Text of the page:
:: Article

Brain Chemistry, Extinction, and Moon Honey

By Meg Pokrass.

Brain Chemistry

I was drumming the “William Tell Overture” on my throat with my bony fingers, and that skill made me feel superior. We were having a sleep over, and playing roles that felt real. “The nurse” (my best friend, Julie) was thin waisted and she had tiny broomlike arms. I remember flipping around on the bed and playing the nutty patient in the psychiatric ward. The nurse looked like she was always witnessing a disaster, and was threatening to quit nursing. She would say, “They do not pay nurses enough money!” This role made her feel superior. Since we both felt superior, neither of us had a problem feeling worthless.

Unlike Julie, I actually liked a few boys. I mentioned this when Julie had me pinned down on the bed and was tickling my shoulders with the ends of her long unruly hair. I liked the boys who were direct about what they wanted from me, and the ones who admitted that they wanted to have my mouth very close to them, and I liked the boys who were pleasant with their lips.

“Gentle Jesus,” I said, even though I had a growing suspicion that Jesus was far from gentle, in fact the Jesus I knew was very fierce, quietly sexy. Recently I had begun to touch myself and think of his eyes and his chiseled nose. I would ball up some socks and move them around between my legs and feel sort of holy and grateful.

Just thinking about this made me want to change my brain chemistry. I reminded Julie of the cabinet in the garage where we could get what we needed to make the night really fun, the place where my father stashed his Jim Beam. Dad did not believe in religious stuff, he called Jesus both a faker and a fraud, like president Reagan. Dad was often in court for driving bad. He called his bottle of liquor “my holy slap of delight” as though holding it was like bringing first breath to a newborn.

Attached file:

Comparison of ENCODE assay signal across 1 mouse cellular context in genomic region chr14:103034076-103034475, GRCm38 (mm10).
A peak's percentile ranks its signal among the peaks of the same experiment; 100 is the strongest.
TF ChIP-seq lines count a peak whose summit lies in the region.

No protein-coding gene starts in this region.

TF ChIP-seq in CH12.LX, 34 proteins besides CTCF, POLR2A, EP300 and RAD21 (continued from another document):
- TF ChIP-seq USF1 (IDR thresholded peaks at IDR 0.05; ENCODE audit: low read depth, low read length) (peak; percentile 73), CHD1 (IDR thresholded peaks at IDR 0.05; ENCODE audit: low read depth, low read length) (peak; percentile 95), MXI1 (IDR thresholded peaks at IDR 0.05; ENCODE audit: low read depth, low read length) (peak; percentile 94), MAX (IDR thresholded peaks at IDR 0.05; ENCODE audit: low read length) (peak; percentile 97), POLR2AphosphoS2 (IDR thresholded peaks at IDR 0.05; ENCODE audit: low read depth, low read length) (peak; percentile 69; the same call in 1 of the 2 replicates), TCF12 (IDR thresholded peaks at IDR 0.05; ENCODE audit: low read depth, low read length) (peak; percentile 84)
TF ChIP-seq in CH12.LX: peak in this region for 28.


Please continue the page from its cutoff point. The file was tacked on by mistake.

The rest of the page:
Julie didn’t say anything about the Jim Beam. Her silence felt like the outcome of something bigger. A poem by Shel Silverstein about obedience came to mind, and I remembered how much Julie and I had loved it. Shel was our man, our poet daddy, our friend. He was what we were about. Her quick laughter no longer seemed unguarded but instead resembled something like snotty gurgles.

“Jules…” I said, “what is his real name anyway? Sheldon Silverstein? Why was he called Shel?”

Julie sighed. She moved to the far side of the bed and sucked on her fingernails while she thought.

“Cause it makes him sound small and perfect?”

Jules looked pointier and more serious than she had just yesterday, her face delicate and slightly off-kilter. It was my turn to be the nurse.


“Honey bees are dying because of atmospheric electromagnetic radiation,” she says.

She says this while she rubs his back. Then she kisses the hair below his neck, where it comes to a point between his shoulder blades like a heart.

“What happens in the world, and across the street exactly?” he says, fidgeting.

She can feel him stiffening, and she is going to wait, but not forever, not too long. An asteroid could hit, is likely to hit… any minute. The Big One, the nine pointer on the San Andreas fault is looming like an angry landlord.

“Feed me immediately,” he whispers. “Feed me for I am God. I am the Internet.”

“I will call you Wiki,” she says.